STYLE

Hot Houses: Spitalfields' Finest

04/04/2011 12:02 | Updated 22 May 2015

Journalist, broadcaster and owner of this week's Hot House, John Nicolson lives in the heart of Spitalfields, East London in the beautiful five floor Georgian townhouse showcased in the gallery below, with partner Juliano Zini who is an academic.

John, can you please tell us when you bought the house; the kind of condition it was in and a little about the work that you've done to it.

I bought the house 15 years ago when it - and most of the Spitalfields neighbourhood - was derelict. It had never been wired or plumbed and had been last lived in during the late 1920s. In the intervening years it had been used as a sweat shop for the tailoring trade. The basement had been surrendered to mud and silt, the attic was full of damp, rotting bales of cloth and the floors in between had collapsing ceilings, a staircase which had become detached from the party wall, and rooms which were sub-divided with the original panelling hidden behind false walls. I loved it instantly!

What drew you: a) to Spitalfields; and b) to this house in particular?

I like faded grandeur and I love derelict houses. I wandered the streets of Spitalfields with amazement - I couldn't work out why everyone wasn't clamouring to get hold of one of these majestic Georgian houses just yards away from Bishopsgate and the City - especially as they were very inexpensive.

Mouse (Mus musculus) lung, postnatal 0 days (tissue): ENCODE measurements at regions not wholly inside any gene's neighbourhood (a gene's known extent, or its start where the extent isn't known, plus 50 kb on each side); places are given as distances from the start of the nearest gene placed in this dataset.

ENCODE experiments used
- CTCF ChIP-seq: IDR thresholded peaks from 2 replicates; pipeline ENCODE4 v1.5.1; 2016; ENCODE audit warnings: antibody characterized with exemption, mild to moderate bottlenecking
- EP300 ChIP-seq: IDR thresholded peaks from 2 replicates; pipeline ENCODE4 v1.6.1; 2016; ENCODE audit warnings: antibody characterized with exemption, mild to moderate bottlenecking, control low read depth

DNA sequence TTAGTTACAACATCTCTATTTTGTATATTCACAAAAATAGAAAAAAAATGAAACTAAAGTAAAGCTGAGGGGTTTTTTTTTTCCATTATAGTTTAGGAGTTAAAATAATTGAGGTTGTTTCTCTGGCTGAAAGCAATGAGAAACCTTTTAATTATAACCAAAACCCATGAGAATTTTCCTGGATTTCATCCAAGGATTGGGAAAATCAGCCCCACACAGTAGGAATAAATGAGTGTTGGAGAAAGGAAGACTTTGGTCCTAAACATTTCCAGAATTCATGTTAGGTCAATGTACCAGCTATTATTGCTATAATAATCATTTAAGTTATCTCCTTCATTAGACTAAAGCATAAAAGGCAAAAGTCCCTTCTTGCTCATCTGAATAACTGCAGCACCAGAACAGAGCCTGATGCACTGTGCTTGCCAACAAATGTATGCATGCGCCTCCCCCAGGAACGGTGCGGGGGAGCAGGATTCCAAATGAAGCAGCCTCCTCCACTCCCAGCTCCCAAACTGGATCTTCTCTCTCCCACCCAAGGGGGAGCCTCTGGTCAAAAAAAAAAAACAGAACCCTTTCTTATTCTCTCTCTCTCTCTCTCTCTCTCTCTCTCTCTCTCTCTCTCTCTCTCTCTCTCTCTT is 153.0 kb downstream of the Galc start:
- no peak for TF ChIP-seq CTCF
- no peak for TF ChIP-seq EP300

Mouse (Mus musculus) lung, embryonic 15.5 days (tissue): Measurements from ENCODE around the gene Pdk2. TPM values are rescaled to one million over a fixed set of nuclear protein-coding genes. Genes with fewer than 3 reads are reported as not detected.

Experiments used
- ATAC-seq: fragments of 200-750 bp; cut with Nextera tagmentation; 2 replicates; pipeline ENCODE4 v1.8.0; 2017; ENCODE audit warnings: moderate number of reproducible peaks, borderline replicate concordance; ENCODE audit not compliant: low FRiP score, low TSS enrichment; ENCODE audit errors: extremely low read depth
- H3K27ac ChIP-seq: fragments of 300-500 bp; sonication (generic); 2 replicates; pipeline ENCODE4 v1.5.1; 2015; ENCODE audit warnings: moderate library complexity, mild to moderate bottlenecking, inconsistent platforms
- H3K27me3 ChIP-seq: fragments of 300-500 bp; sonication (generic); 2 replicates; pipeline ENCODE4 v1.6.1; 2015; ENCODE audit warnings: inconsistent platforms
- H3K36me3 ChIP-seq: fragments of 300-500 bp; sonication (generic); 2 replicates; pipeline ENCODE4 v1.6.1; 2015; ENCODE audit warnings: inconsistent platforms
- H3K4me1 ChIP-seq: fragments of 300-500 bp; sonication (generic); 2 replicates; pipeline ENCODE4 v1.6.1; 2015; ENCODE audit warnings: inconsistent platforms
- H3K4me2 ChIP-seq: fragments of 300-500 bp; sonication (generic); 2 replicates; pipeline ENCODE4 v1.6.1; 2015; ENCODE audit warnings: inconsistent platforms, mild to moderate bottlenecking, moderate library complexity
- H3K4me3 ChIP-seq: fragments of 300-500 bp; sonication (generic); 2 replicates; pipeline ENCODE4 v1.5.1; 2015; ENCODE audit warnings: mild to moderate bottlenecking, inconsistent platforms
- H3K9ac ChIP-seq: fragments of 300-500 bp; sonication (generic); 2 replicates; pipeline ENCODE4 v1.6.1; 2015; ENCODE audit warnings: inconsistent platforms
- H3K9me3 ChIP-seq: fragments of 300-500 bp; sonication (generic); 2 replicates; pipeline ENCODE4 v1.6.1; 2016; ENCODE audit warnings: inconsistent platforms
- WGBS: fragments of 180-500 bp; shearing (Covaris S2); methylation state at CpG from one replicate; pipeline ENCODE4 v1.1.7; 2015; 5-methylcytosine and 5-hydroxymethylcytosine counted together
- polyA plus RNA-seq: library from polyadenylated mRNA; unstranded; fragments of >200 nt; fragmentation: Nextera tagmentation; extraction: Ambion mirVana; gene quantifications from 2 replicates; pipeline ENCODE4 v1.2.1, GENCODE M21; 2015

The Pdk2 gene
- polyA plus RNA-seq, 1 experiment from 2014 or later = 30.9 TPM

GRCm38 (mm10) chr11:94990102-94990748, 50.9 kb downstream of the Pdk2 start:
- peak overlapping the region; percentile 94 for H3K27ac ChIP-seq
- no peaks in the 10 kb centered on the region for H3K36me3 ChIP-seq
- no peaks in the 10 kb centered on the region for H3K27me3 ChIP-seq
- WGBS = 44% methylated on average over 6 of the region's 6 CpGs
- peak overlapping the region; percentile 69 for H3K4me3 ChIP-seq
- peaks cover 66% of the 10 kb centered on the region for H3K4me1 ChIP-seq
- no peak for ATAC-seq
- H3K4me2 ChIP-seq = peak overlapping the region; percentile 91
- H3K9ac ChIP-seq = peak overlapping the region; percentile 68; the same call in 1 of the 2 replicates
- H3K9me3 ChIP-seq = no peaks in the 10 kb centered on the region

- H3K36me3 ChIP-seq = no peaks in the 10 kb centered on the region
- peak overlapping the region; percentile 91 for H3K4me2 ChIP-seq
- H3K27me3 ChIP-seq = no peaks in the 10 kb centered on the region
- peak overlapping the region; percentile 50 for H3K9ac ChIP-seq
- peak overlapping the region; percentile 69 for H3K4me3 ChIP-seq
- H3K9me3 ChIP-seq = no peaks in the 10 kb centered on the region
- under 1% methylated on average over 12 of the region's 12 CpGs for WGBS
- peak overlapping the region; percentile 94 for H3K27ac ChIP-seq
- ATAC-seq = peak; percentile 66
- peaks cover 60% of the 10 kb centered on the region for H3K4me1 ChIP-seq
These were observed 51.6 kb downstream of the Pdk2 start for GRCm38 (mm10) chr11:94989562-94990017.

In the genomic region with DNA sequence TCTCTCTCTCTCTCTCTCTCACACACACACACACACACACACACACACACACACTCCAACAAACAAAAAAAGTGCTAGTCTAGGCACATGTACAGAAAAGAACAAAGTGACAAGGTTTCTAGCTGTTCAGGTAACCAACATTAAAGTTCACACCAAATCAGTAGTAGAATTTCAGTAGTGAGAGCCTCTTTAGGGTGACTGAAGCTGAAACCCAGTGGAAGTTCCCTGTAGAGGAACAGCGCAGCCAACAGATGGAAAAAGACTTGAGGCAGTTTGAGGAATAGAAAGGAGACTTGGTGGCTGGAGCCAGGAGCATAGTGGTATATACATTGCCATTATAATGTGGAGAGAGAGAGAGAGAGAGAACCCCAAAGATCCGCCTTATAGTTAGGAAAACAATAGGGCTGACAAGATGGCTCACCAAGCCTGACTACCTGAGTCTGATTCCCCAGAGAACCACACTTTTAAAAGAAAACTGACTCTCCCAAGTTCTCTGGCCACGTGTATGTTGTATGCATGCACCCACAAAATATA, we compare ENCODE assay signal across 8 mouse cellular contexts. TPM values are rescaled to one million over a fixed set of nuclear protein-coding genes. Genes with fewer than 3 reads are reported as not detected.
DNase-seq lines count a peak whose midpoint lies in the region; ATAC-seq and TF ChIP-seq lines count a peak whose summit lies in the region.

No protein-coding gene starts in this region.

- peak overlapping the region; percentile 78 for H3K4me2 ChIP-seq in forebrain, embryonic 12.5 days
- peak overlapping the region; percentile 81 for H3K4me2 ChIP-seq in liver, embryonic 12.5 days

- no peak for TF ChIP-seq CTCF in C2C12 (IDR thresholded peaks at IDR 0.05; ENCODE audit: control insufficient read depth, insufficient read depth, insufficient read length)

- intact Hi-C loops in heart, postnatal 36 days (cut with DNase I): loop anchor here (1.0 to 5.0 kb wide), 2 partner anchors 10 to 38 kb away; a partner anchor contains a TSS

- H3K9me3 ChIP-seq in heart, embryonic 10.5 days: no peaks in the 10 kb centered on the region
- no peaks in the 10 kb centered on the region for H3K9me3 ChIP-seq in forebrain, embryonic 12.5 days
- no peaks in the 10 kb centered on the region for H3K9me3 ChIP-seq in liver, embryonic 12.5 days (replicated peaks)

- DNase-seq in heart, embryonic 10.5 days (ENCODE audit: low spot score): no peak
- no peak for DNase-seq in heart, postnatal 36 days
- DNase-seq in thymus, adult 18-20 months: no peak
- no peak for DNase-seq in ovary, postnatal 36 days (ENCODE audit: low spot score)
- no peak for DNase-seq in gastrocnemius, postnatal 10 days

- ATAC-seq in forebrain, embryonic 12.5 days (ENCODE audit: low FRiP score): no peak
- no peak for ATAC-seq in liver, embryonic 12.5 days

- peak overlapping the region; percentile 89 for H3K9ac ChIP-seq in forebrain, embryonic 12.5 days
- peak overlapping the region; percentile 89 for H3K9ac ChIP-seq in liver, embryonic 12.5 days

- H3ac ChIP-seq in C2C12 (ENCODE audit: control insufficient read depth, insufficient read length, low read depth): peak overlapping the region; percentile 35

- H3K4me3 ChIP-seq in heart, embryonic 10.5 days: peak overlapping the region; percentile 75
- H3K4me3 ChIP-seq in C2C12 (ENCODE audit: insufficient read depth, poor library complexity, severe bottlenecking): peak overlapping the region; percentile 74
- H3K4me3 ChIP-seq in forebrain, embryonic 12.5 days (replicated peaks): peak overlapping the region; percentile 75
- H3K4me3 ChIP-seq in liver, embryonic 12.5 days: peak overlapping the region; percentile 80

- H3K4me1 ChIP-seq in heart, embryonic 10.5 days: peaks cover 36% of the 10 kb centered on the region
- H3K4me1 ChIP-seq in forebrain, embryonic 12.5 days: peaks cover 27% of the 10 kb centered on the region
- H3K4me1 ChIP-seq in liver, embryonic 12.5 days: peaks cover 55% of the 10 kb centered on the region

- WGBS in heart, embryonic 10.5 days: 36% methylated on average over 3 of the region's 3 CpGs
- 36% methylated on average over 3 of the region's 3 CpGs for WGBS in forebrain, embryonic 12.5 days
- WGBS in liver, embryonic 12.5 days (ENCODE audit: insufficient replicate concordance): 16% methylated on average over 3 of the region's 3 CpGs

The house was built in 1722. Did its age present any particular challenges in terms of the work you had to do to it?

The house had been abused. The panels were covered in Victorian fireproofing - sheets of metal attached with hundreds of rivets. The floors sagged under the weight of machinery from the textile trade. I found Georgian hob grates rusting in the fireplaces. The ceilings had all collapsed or did so as we began renovation. There were rats everywhere. The objective however was to renovate so that the building looked not new, but like an old home which had always been loved and which had aged gracefully through the centuries.

Did you work with an interior designer or is it all you?

My partner at the time was the landscape architect Luis Buitrago - we worked on the house together. He has immense style and flair.

Do you have a favourite space in the house?

I adore the shady secret garden designed by Luis, and marvel at how he's created something so beautiful and established looking in a space that fifteen years ago was entirely covered by a Victorian lean to. I have a silver birch, and wild geraniums, huge tree ferns, and an assortment of Georgian and Victorian chimney pots rescued from skips around London and now planted with a mass of aromatic shrubs, herbs and flowers. And I love my bedroom. I lie in a huge silver bed (designed by Tom Dixon and bought at auction for a song) and look out at the Hawksmoor detailing of Christ Church framed by my windows.

How would you describe the feel of the house?

Loved, aged, tranquil.

Do you have a list of go-to shops for interiors?